The Town Center will continue to be located within its current boundaries and will be bordered by residential uses. Mixed-use development that includes residential units shall be encouraged within this zone. Businesses should continue to develop at a scale compatible with other community values and should provide a range of retail, office and residential opportunities. The community-scaled business district will primarily cater to the needs and desires of Island residents and employees.

Ongoing attention to urban design principles, pedestrian needs, traffic considerations and green spaces is essential.

Community Services

Pride & Spirit

Excellence in

Recreational & Cultural

Mercer Island will continue to provide a wide range of education, cultural and municipal services for the community’s varied population. Balanced and flexible programs will be necessary to meet the community’s evolving needs in education, recreation and cultural enjoyment. The community will maintain its broad range of quality basic services, including public safety, human services, physical development and utilities. At the same time, community leaders recognize that delivery of these services will take place in an arena of limited resources and heightened competition for tax revenues.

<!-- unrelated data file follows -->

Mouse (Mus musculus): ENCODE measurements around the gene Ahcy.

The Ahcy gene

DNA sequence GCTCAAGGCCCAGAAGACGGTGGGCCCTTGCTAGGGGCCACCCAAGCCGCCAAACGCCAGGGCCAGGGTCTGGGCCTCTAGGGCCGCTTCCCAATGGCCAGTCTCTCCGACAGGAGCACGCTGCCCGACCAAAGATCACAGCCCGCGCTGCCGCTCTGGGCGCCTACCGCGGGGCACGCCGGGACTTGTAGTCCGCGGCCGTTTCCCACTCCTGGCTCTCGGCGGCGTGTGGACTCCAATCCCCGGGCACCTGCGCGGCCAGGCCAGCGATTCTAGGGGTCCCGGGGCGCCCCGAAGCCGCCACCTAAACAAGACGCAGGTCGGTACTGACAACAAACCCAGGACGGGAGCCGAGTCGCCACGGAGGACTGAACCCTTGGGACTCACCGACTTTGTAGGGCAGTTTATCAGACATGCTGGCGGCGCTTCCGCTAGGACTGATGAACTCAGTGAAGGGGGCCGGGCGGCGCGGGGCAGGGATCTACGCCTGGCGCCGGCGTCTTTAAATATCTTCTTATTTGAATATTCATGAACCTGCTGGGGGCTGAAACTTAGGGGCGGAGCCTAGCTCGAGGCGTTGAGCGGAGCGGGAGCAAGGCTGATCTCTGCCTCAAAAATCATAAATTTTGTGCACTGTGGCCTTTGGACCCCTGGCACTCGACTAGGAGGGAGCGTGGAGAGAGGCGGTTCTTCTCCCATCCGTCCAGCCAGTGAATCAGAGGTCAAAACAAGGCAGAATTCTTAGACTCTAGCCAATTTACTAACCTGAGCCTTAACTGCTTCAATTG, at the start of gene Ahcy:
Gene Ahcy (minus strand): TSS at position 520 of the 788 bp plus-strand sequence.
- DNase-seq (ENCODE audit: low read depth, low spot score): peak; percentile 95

Residential Land Use






Mercer Island is principally a low density, single-family residential community. The community will continue to seek ways to enhance its image as Puget Sound’s “most livable residential community.” Supporting these efforts, City leaders will maintain the integrity of existing approved land use policies.

The community, through its ongoing consideration of public and private projects, will continue to seek ways of enhancing the Island’s quality of life through open space preservation, pedestrian trails and well-designed and functional public and semi-public facilities.

As a single-family residential community with a high percentage of developed land, it is not necessarily appropriate that the community provide all types of lands uses. Certain activities will be viewed as incompatible with prevalent land uses and environmental values. Examples include certain recreational uses, cemeteries, zoos, airports, landfills and correctional facilities.